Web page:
Cybersquatting is the act of registering, trafficking in, or using a domain name of a trademark or business name with the bad faith intent to profit from that activity. Some cybersquatters use close variants of a trademark, which is commonly called "typosquatting." In the late 1990s and early 2000s, cybersquatting was more common than today, because the Internet and company websites were still relatively new. But today, you do still occasionally hear about incidents of cybersquatting. With the expansion of generic top-level domains (gTLDs), the FTC and trademark owners are concerned about a re-emergence of cybersquatting and fraudulent schemes.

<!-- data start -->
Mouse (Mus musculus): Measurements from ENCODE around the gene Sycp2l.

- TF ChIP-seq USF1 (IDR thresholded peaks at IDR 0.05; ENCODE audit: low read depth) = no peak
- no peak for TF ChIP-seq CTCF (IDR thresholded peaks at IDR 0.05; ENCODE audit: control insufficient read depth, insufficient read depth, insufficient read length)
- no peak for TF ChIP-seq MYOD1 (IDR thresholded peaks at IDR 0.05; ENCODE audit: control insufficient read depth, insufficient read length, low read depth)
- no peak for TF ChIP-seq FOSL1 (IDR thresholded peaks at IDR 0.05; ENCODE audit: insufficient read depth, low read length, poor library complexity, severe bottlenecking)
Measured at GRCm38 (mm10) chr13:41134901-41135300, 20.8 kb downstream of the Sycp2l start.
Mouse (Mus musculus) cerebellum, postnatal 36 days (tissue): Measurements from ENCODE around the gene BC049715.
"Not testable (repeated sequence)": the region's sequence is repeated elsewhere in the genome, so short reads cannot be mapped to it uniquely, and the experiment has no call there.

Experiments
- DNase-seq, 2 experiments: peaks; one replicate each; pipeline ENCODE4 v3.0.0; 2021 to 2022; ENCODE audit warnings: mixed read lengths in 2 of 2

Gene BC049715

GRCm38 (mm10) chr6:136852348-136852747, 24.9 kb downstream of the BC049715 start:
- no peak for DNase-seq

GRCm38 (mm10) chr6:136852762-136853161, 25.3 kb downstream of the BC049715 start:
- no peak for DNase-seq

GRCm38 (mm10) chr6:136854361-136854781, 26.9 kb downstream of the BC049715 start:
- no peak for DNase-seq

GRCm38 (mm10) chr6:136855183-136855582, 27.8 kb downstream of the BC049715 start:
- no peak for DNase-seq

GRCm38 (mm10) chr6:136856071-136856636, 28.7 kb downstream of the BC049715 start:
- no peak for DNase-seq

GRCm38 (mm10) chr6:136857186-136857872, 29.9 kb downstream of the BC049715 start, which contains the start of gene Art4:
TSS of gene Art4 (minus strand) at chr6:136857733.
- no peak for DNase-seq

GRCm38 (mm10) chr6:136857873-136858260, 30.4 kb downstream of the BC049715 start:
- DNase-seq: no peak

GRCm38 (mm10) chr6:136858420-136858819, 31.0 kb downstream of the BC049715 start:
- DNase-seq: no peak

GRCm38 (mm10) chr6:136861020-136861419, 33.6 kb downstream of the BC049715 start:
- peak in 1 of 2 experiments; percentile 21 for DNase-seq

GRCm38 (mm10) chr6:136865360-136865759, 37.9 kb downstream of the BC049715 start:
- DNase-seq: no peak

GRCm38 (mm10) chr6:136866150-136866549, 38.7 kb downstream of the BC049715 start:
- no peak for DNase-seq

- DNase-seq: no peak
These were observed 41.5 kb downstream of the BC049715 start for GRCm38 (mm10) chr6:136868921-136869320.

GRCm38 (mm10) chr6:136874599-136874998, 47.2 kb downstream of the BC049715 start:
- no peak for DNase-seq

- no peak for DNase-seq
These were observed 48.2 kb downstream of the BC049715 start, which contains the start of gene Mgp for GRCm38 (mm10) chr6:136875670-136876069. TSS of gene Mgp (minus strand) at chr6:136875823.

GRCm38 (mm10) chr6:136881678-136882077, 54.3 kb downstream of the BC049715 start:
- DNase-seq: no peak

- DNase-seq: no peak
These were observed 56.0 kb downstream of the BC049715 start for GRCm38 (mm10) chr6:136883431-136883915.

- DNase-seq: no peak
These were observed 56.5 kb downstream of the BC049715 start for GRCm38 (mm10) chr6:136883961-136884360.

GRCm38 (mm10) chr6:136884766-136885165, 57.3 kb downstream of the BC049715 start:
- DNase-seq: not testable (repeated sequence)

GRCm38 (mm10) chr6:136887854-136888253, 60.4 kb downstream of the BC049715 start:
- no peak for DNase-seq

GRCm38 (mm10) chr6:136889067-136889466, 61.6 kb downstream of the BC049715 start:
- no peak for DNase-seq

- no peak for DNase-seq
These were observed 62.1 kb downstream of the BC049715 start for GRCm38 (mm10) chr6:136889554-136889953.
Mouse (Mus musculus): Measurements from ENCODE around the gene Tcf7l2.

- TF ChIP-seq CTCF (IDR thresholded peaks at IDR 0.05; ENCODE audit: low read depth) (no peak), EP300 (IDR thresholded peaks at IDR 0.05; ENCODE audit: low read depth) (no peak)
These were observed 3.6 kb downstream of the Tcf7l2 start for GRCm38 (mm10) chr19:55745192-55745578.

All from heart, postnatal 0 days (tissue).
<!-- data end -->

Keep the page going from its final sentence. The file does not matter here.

I occasionally hear of someone registering a domain name with someone else's trademark in the hope of making money down the road. This is the essence of bad faith intent to profit, which is prohibited by the Anticybersquatting Consumer Protection Act. If you are using a domain name or close variant to complain about a company, consisently with the First Amendment, you may be able to get away with it. But if you are using a domain name with someone else's trademark in order to make money, you likely will not get very far.